When in Wells, Somerset
Here at Ston Easton Park we like to make the most of our beautiful local area. To help you make the most of your stay in Wells, we’ve put together a handy little guide to the best things to do in Wells. You’re in for a treat…
Wells Moat Walk
The centre of Wells is historic and beautiful and feels as though it has been untouched by the hands of time. In fact, so untouched is the heart of the city that you can still follow the ‘Wells Moat Walk’ a walking trail around the centre of Wells, the map for which was drawn up by William Simes in 1735, almost 400 years ago! The tour takes you around all of Wells’ most famous attractions, including the Cathedral, the Bishop’s Palace, the marketplace and more. You might even recognise some of the scenery as you’re wandering through the ancient city, because you might have seen Simon Pegg and Nick Frost racing through the streets of Wells in Hot Fuzz! You can download your copy of the map here.
For a visit that’s a little bit magical and spiritual, how about a visit to nearby Glastonbury Tor? The infamous landmark has been a pilgrimage site for centuries and has a strong otherworldly pull that draws people from far and wide. The Tor provides some absolutely stunning views over the Somerset Levels. On a clear day you can see for miles, but the views are equally as beautiful on a day when the clouds hang low over the landscape, creating a magical and ancient feel- totally in keeping with the site!
Thanks to the mystical nature of the Tor, there are loads of myths and legends surrounding the site that have sprung up over the centuries. According to pagan and Celtic folklore, the Tor (Avalon) is the meeting-place of the dead – the place where they can pass on to another plane of existence. There are also many stories about tunnels that run beneath the Tor. Back in the sixties, jazz sessions used to take place in the entrance to one such tunnel, which has sadly since been blocked. One of the most famous legends is about a tunnel that supposedly led from Glastonbury Abbey to the Tor. Thirty monks are rumoured to have entered the Tor via this tunnel, but only three came out again, two insane and one left dumb.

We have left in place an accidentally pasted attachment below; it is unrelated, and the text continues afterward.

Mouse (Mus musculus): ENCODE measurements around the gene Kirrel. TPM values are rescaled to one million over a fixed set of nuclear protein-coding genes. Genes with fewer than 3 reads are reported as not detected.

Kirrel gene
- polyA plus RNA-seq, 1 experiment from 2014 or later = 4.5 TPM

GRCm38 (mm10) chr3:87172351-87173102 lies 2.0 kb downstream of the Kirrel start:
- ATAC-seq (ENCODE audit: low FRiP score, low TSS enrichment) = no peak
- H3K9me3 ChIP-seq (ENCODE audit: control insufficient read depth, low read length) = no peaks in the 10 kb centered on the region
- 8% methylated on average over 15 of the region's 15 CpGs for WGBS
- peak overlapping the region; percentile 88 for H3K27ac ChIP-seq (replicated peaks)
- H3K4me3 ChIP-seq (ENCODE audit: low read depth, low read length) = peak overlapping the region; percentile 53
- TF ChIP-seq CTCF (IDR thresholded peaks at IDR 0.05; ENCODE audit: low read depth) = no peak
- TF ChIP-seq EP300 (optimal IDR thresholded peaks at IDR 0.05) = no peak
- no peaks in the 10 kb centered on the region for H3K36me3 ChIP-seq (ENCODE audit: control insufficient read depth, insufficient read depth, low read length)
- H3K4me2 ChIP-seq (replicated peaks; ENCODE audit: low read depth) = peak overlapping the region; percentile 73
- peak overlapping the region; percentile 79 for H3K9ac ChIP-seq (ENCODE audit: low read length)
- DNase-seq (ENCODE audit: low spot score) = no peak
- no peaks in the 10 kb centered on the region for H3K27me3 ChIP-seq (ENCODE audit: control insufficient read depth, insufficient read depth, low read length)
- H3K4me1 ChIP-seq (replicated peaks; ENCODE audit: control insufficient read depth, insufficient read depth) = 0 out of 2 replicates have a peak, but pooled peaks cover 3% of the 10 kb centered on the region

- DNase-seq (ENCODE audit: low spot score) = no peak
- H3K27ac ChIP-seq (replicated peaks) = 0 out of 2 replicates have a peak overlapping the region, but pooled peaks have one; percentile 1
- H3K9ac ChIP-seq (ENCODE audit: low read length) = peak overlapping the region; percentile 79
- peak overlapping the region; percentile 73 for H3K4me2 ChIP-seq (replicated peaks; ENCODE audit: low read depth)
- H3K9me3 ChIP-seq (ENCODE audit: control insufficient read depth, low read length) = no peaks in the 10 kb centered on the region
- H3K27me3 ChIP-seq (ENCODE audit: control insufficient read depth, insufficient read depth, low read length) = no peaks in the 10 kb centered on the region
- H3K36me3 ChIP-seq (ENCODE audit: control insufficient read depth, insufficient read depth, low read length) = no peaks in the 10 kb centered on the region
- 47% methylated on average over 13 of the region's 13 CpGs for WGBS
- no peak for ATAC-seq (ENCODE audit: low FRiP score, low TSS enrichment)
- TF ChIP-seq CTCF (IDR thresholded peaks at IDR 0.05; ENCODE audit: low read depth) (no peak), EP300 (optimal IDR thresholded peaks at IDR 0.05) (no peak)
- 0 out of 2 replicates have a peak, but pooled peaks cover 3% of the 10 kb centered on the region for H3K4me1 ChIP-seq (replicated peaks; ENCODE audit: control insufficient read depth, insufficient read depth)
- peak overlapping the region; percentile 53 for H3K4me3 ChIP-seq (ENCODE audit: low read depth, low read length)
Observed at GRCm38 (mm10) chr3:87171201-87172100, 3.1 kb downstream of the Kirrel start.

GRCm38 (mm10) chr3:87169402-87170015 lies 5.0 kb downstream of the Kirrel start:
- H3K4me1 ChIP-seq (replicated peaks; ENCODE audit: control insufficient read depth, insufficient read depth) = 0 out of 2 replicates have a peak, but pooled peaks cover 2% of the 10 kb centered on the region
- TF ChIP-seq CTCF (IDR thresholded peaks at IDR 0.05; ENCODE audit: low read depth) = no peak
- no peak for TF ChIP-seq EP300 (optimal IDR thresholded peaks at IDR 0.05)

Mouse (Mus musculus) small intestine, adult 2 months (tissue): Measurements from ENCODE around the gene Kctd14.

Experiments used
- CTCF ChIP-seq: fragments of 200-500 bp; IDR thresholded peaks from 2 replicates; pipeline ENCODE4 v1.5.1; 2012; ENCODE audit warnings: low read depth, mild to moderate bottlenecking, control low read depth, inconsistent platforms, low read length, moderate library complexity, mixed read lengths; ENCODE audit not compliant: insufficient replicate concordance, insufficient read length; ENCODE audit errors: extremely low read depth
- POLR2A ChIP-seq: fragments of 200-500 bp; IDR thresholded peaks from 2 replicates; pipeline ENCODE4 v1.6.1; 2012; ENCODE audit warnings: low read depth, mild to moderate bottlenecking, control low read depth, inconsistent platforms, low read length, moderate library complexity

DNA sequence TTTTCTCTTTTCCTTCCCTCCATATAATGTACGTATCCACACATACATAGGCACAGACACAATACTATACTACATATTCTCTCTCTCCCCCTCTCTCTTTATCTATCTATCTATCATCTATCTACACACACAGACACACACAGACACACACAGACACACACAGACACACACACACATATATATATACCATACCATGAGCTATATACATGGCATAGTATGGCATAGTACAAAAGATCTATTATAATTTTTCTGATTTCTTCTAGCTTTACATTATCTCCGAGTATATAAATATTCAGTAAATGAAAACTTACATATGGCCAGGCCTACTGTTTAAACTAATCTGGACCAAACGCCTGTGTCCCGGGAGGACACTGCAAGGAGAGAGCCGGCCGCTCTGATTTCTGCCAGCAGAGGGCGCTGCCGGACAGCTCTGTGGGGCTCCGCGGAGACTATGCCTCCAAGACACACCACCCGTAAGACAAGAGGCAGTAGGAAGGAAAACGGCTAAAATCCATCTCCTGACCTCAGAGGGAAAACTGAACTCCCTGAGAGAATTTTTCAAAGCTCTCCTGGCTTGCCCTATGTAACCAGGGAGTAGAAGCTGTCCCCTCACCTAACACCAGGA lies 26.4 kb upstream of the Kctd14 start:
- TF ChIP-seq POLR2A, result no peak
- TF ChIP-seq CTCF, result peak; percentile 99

Find out more about the many myths and legends that surround the Tor here!
Much like the Tor, Glastonbury Abbey is steeped in legend and folklore. So legend goes, the Abbey is the burial place of King Arthur and was visited by Joseph of Arimathea when he followed Christ on his pilgrimage to the Tor. Glastonbury Abbey, aside from the magic of its legends, is architecturally and archaeologically fascinating, with layers and layers of ruins and foundations dating back to Roman times. A visit to the Abbey makes a very picturesque day out, maybe pack a picnic and munch away in the presence of centuries of history!
Wookey Hole Caves
For those of you that are a little more adventurous, how about a trip far below the streets of Wells? Wookey Hole Caves are a fascinating natural part of Wells’ history and make for a great day out! One of the most famous caves is called the Witch’s Kitchen. Legend states that that during the Dark Ages an old woman who lived alone in the caves was believed by locals to be a witch. A monk called Father Bernard was sent from Glastonbury Abbey into the caves to exorcise the poor woman’s spirit. After pursuing her deep into the caves, Father Bernard scooped up a handful of water from the river, blessed it and threw it over the witch. She turned instantly to stone and petrified body can still be seen in the cave to this day. Another interesting cave to visit is the Hyena’s Den. It was discovered by the Paper Mill Canal by the workmen who dug the canal in 1857. The floor was littered with a foot-thick layer of bones, which turned out to be those of tropical and Ice Age animals, such as rhinoceros, bear, mammoth and lion. It is believed that packs of hyena used to drive their prey off the cliffs and feast on the remains in the cave below. Gruesome!
The Great Crane Project
If you’d rather see your wildlife alive, maybe a spot of twitching is in order? Now, birdwatching might not sound like the most interesting activity in the world, and visions of old men in weird clothes sat in homemade hides might come to mind, but we promise you’ll like this! The great crane is a beautiful bird that hadn’t been seen in the southwest for over 400 years until the RSPB’s reintroduction programme began in 2010. Head down to some of the recommended viewing spots in the Wells area to catch a glimpse of the glorious birds. Check out the project’s website to find out more!
The Sheppey Inn at Lower Godney
After all of that fun, you’ll be thirsty! The Sheppey is the perfect pit stop for a traditional west country cider, but it’s not just your average pub… A mere 10 minutes from Wells, The Sheppey sits happily in the heart of the levels, making it the perfect spot for watching the starling murmurations as the swoop and whirl over the Somerset countryside. We know what you’re thinking; more birds?! But the murmurations truly are a sight to behold, with enormous clouds of thousands of starlings bursting into the skies. Not a bad backdrop for a pint or two before heading back to Ston Easton Park for the evening.